Having set the record two years ago for the first car to topple 300 mph or 482 km/h, the then prototype Bugatti Chiron has become a production reality wearing the famed Super Sport moniker.
First used on the Type 55 in 1931 but more recently on the EB110 and perhaps most famously on the Veyron twelve years ago, the Chiron Super Sport’s main difference from the standard model and indeed the Sport, is improved aerodynamics aimed at nothing but obtaining the highest top speed possible.
Officially clocked at 490.48 km/h during the mentioned record run in 2019 with multiple Daytona 24 hour and 1988 24 Hours of Le Mans winner Andy Wallace behind the wheel, the Super Sport boasts a 25 cm longer body than a normal Chiron as well a new engine cover that conceals the W16 engine in order to provide better air flow.
As well as a new diffuser and exhaust system with nine air holes said to be a tribute to the EB 110, the Super Sport loses the automatic air brake spoiler, but gains newly designed headlights, additional air vents behind the wheel arches for better brake cooling, the five Y-spoke alloy wheels from the Chiron Sport and air curtains down the sides of the air intakes again to aid air flow.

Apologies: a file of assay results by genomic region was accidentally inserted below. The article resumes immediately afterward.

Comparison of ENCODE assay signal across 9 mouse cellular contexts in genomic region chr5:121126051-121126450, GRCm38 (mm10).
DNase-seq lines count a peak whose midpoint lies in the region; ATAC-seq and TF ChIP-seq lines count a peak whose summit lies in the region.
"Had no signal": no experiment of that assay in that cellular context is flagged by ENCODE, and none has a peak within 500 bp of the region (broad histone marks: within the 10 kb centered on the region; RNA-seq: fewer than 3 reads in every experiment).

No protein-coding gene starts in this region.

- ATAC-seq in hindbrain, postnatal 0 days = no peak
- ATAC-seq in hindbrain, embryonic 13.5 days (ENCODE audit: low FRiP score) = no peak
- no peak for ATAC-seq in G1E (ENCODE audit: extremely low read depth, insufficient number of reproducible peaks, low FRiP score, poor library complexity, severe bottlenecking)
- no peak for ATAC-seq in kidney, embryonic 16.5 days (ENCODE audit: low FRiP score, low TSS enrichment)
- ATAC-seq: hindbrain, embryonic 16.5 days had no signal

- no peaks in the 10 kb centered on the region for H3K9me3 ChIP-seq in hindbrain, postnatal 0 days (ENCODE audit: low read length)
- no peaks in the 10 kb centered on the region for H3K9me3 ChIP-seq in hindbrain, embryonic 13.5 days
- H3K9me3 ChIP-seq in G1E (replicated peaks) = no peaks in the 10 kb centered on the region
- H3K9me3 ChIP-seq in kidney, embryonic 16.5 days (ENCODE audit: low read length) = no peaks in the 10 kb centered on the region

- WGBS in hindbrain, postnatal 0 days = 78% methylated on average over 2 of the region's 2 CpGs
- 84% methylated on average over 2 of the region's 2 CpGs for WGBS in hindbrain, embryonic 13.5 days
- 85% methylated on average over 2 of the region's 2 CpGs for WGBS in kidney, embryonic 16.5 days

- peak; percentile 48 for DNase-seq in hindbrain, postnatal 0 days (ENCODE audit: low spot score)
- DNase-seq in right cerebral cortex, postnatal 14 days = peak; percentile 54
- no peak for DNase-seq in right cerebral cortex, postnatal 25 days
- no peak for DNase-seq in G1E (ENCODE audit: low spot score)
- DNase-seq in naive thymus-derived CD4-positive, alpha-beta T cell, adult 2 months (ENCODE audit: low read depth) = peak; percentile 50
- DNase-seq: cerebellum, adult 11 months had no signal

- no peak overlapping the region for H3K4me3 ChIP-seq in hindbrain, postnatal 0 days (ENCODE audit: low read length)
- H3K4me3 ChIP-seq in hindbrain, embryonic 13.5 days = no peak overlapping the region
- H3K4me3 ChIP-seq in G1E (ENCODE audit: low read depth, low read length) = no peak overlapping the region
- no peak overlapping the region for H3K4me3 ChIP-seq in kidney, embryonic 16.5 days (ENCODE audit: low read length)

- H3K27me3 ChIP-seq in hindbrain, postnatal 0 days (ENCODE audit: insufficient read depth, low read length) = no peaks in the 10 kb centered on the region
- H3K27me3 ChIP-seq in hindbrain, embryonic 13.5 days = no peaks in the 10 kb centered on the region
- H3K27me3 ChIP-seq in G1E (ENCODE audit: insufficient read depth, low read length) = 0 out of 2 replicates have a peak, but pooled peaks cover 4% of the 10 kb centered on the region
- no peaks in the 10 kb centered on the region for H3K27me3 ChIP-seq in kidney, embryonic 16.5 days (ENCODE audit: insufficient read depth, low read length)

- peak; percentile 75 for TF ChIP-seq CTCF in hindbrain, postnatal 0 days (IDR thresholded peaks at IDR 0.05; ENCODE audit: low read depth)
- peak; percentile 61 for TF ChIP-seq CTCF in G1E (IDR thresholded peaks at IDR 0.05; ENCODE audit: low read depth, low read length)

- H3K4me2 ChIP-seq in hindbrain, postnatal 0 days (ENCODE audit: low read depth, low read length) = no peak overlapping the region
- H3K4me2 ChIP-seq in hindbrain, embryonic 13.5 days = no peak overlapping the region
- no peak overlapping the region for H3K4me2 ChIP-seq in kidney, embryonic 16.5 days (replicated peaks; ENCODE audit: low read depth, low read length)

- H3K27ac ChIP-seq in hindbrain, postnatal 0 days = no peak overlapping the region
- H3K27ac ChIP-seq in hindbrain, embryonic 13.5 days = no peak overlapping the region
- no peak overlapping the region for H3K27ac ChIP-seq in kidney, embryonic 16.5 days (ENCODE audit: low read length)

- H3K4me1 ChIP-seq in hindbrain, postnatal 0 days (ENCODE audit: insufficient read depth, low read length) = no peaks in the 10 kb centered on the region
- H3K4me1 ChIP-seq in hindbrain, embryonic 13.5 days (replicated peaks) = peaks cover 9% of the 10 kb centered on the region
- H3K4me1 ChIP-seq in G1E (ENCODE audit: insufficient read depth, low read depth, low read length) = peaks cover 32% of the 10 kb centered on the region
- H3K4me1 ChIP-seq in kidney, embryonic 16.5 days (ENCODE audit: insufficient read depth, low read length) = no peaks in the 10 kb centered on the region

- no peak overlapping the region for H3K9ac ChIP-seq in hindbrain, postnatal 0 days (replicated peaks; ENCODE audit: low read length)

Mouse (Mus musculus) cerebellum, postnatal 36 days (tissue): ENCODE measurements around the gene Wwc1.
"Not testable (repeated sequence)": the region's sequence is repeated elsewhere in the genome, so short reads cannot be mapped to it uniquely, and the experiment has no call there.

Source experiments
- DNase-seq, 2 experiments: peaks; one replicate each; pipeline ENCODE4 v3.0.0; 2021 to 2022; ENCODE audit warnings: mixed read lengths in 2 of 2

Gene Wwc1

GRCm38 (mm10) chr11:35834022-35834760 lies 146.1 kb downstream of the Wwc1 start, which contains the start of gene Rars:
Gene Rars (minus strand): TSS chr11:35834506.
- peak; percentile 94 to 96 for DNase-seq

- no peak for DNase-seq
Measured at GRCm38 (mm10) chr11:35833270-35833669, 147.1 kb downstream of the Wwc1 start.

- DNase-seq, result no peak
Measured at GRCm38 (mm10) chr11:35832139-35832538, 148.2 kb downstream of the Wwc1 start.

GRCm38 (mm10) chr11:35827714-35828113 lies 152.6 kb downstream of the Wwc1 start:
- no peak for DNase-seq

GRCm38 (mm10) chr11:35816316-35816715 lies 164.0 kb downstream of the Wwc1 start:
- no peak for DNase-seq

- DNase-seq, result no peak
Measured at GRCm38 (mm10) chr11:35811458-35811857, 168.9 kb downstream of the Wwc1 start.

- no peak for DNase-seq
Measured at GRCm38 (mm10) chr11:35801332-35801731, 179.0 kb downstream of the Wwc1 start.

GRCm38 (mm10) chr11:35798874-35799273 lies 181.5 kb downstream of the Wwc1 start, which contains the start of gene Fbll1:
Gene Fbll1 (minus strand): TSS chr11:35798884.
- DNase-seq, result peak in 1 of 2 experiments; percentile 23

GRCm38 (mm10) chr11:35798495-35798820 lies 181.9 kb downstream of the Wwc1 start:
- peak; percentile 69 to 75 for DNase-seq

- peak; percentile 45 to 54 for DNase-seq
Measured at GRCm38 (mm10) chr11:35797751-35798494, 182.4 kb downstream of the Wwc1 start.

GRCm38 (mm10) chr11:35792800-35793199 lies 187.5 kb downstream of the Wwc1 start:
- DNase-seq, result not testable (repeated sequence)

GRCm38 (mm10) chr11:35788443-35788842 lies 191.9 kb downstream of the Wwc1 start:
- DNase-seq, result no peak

Underneath its streamlined skin, Bugatti has revised the Chiron’s steering for improved feedback and fitted stiffer dampers for a more planted feel, while at the same time equipping the Super Sport with specifically made Michelin Pilot Cup 2 tyres the French rubber manufacturer claims has been reinforced to such an extent that it can withstand speeds past 500 km/h with the actual testing having taken place on a test bed once used by the Space Shuttle.
Despite its aerodynamic alterations, the Super Sport’s powerunit is carried over from the Sport with 1 600 PS or 1 177 kW of power being provided by the quad-turbocharged 8.0-litre bent-sixteen. The claimed torque output is also unchanged at 1 600 Nm but unlike the record breaker, Bugatti has opted to limit the top speed to 440 km/h. A strengthened seven-speed dual-clutch gearbox routes the amount of twist to all four wheels.
Accordingly, the Super Sport will get from 0-200 km/h in 5.8 seconds and from 0-300 km/h in 12.1 seconds with the benchmark sprint from standstill to 400 km/h a full seven percent faster than the standard Chiron, according to Bugatti. Surprisingly, the 0-100 km/h time was not revealed.
Heading for production later this year with delivers commencing in early 2022, the Chiron Super Sport will have a limited production run of 60 units and command a price tag of €3.2-million (R53.7-million).